HOUSTON/VENICE, Louisiana BP Plc said on Thursday it was siphoning off more of the oil gushing from its ruptured Gulf of Mexico well, but the energy giant faced "cover-up" allegations over its struggling response to the catastrophic month-old spill.
"The oil plume escaping from the riser pipe has visibly declined today," BP spokesman Mark Proegler said after the company announced that a mile-long (1.6 km) tube tapping into the larger of two leaks from the well was now capturing 5,000 barrels (210,000 gallons/795,000 litres) per day of oil.
However, a live video feed of the leak, provided by BP, showed a black plume of crude oil still billowing out into the deep waters.
"It's just not working," U.S. Senator Barbara Boxer, who heads the Environment and Public Works Committee, told CNN as she watched the BP video. The California Democrat denounced a "cover-up" of the real size of the oil spill.
The increased amount of oil BP reports being captured tallied with an estimate -- originally given by government and BP officials overseeing the spill response -- for the total crude leaking from the Macondo well that blew out on April 20. The resulting rig explosion killed 11 workers.
Proegler and other BP spokesmen made clear the increased containment, while an advance, was not siphoning all the escaping oil. "We're not claiming that we stopped it -- although that is our final objective. We're saying that this is what we're capturing now," he said.
DISPUTE OVER LEAK DATA
The U.S. government, grappling with a potentially huge environmental and economic disaster, said on Thursday it would not rely only on data given by well owner BP, but would make its own checks on the total size of the leak.
Boxer and Florida Democrat Senator Bill Nelson cited estimates by scientists who believe the real size of the leak is much higher -- as much as 70,000 barrels (2.9 million gallons/11 million litres), per day or even more.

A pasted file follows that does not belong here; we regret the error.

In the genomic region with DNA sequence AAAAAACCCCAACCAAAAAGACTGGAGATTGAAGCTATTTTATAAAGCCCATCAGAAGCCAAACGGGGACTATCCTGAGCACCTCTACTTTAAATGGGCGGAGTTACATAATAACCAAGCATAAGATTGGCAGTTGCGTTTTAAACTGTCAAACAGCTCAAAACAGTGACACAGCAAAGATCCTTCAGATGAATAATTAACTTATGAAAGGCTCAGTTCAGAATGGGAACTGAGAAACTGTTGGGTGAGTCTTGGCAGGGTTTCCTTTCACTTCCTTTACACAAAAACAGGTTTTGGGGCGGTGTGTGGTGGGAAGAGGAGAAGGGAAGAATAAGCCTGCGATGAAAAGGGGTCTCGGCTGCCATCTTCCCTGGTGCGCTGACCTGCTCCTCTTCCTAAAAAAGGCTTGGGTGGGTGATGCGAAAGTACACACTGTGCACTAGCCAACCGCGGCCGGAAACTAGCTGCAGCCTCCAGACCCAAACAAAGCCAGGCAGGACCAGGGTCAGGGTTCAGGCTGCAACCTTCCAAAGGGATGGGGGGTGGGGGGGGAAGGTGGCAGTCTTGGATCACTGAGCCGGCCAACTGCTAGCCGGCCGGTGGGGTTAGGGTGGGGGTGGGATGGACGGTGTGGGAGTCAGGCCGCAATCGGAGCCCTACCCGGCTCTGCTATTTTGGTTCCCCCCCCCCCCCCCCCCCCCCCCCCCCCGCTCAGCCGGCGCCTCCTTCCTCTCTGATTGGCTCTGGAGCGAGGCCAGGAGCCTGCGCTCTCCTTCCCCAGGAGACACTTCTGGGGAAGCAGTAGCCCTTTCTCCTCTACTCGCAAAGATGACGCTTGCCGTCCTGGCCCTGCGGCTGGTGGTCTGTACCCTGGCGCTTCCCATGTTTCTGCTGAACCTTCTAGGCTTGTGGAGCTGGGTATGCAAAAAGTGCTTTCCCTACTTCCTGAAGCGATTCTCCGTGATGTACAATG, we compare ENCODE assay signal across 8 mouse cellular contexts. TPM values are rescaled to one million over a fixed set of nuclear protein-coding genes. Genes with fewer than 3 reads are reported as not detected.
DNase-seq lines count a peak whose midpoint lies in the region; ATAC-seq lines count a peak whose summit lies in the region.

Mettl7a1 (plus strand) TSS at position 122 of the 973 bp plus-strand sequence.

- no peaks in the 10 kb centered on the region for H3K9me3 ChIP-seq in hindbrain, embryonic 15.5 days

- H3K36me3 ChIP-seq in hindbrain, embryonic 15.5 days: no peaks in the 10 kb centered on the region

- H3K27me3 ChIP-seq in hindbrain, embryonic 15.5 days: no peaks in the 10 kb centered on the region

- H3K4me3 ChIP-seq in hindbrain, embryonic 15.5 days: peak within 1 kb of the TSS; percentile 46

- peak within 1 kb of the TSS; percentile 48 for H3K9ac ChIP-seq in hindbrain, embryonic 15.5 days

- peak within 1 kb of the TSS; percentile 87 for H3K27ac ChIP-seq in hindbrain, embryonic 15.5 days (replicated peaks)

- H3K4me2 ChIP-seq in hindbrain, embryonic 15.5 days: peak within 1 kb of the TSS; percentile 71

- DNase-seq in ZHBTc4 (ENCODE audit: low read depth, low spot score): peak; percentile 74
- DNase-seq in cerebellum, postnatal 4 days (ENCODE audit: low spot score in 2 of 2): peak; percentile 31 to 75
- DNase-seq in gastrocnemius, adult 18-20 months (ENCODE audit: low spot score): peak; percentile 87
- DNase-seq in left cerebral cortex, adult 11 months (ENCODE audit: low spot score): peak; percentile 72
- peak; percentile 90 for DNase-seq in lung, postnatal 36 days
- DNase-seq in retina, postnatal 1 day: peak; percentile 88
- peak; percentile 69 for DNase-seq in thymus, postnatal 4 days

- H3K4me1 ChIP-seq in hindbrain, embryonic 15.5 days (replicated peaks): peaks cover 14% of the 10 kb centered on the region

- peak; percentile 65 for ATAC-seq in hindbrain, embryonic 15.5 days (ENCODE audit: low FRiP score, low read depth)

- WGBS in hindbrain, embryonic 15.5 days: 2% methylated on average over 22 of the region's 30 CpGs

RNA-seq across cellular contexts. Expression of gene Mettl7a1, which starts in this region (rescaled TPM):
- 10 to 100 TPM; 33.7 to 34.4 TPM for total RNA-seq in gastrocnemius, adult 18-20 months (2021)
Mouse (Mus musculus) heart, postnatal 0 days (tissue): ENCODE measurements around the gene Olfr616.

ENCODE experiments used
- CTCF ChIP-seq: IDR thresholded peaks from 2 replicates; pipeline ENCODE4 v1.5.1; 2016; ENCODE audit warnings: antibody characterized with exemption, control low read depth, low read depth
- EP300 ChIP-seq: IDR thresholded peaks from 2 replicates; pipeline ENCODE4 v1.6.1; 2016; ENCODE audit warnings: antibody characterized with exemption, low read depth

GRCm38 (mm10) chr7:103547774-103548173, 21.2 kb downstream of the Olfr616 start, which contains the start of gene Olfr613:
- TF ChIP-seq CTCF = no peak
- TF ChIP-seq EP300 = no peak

"The truth needs to be told ... At some point we need to stop all this cover-up," Boxer said.
With heavy oil sloshing ashore in Louisiana's fragile marshlands, heralding an ecological catastrophe, President Barack Obama's administration faces criticism that it has been too willing to accept BP's estimates of the gushing oil.
Popular anger against BP has risen, especially among Gulf Coast residents -- shrimpers, fishermen and tourism operators -- who fear their livelihoods will be devastated by the spill.
BP's shares, after initially falling in London trading, closed just over 5 percent up.
BP CEO Tony Hayward has been quoted recently by British media as playing down the size of the spill and its environmental impact.
"We're not depending on what BP is telling us," Interior Secretary Ken Salazar told CNN.
Steve Wereley, associate mechanical engineering professor at Purdue University, said most independent estimates of the spill flow were "considerably higher than BP's."
"This is not rocket science," Wereley told a U.S. congressional panel on Wednesday.
BP spokesmen said the original 5,000 bpd estimate was given by the National Oceanic and Atmospheric Administration.
Salazar said BP was responsible for damages so getting accurate data was essential. "It's a grave and a very serious situation and we're taking nothing for granted," Salazar told NBC's "Today" show.
Wildlife and environmental groups have accused BP of holding back information on the real size and impact of the growing slick and on the quantity and toxicity of dispersants being used against the oil, both above and below the water.
A BP spokesman said the company had received a letter from the U.S. Environmental Protection Agency asking it to switch to other dispersants. "We are looking at what we can to do to comply," he said.
The spokesman was responding to a Washington Post report that said the EPA informed BP officials late on Wednesday that the company had 24 hours to choose a less toxic form of chemical dispersants to break up the oil spill.
The report, citing government sources, said U.S. officials worried about the environmental impact of the dispersants.
Sheets of heavy oil came ashore in Louisiana's wetlands on Wednesday for the first time since the rig exploded a month ago. The marshes are nurseries for shrimp, oysters, crabs and fish that make Louisiana the top commercial seafood producer in the continental United States. Fishing is banned in a large part of the Gulf waters because of the spill.
In Pass-a-Loutre, La., thick sheets of gooey brown oil swamped islands of marsh grass at the southern tip of a Mississippi River channel on Thursday.
"To see the extent to which it is oiled and and the depth into the island is stunning," said Maura Wood of the National Wildlife Federation's Coastal Louisiana Restoration Project.
The oil pollution covers only a fragment of the vast network of waterways, channels and islands that make up the Delta region, but environmentalists fear it is just the start.
"It's going to take a long time for us to recover from BP's mess," boat captain Richard Blink said. (Additional reporting by Jeff Mason, Tabassum Zakaria, Vicki Allen, Tom Bergin, Tom Brown and Pascal Fletcher; Writing by Jane Sutton and Pascal Fletcher; Editing by Doina Chiacu